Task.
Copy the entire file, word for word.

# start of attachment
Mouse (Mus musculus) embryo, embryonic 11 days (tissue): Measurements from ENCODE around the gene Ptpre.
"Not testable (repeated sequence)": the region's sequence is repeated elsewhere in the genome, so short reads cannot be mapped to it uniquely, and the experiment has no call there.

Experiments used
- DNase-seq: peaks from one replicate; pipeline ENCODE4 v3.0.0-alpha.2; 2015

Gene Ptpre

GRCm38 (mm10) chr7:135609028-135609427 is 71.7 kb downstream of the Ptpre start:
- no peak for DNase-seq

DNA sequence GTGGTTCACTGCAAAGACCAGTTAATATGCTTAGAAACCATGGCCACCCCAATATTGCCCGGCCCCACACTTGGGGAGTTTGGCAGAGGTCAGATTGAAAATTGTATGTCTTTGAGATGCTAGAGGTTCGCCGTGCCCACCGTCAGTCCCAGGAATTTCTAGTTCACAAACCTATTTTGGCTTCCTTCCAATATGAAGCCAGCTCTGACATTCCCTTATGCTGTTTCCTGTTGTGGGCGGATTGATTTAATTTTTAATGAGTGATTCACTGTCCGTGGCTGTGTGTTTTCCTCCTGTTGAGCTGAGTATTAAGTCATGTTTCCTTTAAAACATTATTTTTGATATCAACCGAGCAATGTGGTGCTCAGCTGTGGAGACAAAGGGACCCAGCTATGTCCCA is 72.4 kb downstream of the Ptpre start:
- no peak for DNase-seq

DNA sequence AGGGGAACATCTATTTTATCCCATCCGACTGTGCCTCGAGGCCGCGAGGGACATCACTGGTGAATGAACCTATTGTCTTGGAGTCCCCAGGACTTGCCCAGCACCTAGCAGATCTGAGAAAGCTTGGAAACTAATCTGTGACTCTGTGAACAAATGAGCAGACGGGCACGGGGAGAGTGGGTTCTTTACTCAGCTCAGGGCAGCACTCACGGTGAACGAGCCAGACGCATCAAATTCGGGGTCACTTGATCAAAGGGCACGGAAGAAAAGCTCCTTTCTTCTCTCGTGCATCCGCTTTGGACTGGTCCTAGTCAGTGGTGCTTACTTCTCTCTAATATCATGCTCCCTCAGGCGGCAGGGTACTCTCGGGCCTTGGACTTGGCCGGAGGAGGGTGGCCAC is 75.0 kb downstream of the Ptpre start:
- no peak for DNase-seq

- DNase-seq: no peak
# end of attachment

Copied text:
Mouse (Mus musculus) embryo, embryonic 11 days (tissue): Measurements from ENCODE around the gene Ptpre.
"Not testable (repeated sequence)": the region's sequence is repeated elsewhere in the genome, so short reads cannot be mapped to it uniquely, and the experiment has no call there.

Experiments used
- DNase-seq: peaks from one replicate; pipeline ENCODE4 v3.0.0-alpha.2; 2015

Gene Ptpre

GRCm38 (mm10) chr7:135609028-135609427 is 71.7 kb downstream of the Ptpre start:
- no peak for DNase-seq

DNA sequence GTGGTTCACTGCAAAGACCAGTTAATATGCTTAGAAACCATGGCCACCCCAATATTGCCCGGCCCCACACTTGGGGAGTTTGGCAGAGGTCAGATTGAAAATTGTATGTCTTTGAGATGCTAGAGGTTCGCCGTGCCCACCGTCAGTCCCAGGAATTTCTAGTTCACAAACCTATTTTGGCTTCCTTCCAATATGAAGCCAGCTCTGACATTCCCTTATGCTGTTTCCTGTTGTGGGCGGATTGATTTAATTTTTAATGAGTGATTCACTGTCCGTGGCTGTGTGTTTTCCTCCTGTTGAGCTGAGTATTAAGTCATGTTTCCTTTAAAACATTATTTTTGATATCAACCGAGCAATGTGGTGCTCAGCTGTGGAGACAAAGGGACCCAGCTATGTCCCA is 72.4 kb downstream of the Ptpre start:
- no peak for DNase-seq

DNA sequence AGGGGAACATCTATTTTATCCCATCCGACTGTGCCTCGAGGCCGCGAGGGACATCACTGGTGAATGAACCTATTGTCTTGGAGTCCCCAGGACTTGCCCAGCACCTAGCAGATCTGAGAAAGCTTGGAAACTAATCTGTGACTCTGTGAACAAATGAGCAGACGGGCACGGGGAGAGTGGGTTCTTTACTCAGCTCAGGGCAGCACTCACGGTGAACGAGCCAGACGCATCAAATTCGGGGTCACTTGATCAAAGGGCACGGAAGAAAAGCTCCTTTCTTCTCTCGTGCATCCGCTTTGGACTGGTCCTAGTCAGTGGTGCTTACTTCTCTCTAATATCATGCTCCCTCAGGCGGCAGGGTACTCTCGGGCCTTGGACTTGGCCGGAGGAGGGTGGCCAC is 75.0 kb downstream of the Ptpre start:
- no peak for DNase-seq

- DNase-seq: no peak